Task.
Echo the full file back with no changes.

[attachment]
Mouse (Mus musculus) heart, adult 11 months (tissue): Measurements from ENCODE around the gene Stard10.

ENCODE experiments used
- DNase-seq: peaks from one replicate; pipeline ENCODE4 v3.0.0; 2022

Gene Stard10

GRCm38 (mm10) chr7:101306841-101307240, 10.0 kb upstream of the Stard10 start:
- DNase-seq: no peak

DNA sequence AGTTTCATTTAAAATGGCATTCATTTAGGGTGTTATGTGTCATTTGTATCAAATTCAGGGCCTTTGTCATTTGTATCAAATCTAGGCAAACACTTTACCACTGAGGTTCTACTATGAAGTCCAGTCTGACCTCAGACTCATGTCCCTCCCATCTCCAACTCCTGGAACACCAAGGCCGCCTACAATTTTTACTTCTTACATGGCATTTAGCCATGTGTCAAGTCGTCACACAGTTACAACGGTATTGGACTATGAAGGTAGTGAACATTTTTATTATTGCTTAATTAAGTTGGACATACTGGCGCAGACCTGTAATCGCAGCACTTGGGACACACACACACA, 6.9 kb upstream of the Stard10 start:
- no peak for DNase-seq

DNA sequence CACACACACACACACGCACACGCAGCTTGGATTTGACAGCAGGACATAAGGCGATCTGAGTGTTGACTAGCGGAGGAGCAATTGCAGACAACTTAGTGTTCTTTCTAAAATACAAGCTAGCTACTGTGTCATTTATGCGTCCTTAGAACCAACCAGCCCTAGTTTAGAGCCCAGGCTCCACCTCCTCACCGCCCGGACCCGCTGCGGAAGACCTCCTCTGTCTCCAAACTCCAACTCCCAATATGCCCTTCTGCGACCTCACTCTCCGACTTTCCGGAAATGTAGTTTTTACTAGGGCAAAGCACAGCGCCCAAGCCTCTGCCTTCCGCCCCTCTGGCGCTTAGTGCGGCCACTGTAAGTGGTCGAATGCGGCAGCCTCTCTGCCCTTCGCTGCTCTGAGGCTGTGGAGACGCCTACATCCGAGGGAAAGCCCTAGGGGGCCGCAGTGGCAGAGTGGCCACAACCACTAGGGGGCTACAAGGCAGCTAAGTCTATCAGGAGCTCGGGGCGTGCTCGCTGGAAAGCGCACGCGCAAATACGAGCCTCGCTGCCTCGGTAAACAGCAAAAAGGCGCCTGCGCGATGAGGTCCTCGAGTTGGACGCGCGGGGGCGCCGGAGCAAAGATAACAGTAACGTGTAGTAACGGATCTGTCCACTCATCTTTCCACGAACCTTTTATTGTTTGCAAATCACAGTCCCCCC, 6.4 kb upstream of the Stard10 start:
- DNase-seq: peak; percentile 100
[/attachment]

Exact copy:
Mouse (Mus musculus) heart, adult 11 months (tissue): Measurements from ENCODE around the gene Stard10.

ENCODE experiments used
- DNase-seq: peaks from one replicate; pipeline ENCODE4 v3.0.0; 2022

Gene Stard10

GRCm38 (mm10) chr7:101306841-101307240, 10.0 kb upstream of the Stard10 start:
- DNase-seq: no peak

DNA sequence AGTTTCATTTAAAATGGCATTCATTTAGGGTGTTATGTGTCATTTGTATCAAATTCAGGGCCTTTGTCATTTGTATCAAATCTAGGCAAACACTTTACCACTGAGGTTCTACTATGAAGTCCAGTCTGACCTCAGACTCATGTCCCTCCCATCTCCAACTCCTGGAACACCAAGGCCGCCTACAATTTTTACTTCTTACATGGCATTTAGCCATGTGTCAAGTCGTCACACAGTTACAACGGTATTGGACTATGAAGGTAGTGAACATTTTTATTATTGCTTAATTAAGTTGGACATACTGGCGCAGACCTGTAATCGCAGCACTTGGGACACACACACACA, 6.9 kb upstream of the Stard10 start:
- no peak for DNase-seq

DNA sequence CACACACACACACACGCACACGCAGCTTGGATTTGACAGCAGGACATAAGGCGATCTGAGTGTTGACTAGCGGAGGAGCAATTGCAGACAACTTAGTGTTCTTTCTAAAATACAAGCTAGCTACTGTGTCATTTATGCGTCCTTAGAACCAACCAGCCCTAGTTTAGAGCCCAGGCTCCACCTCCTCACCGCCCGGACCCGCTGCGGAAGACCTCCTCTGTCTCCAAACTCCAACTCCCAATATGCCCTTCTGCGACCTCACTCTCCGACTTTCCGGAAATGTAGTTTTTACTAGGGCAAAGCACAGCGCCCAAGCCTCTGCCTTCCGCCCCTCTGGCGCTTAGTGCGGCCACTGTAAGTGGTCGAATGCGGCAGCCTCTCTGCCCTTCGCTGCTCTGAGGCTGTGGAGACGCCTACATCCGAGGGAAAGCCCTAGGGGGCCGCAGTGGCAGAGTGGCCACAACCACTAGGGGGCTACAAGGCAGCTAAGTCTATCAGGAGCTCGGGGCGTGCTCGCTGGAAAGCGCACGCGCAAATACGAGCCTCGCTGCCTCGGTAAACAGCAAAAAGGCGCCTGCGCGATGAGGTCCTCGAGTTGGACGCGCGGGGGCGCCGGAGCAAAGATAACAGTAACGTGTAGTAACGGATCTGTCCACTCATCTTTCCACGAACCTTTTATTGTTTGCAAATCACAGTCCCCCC, 6.4 kb upstream of the Stard10 start:
- DNase-seq: peak; percentile 100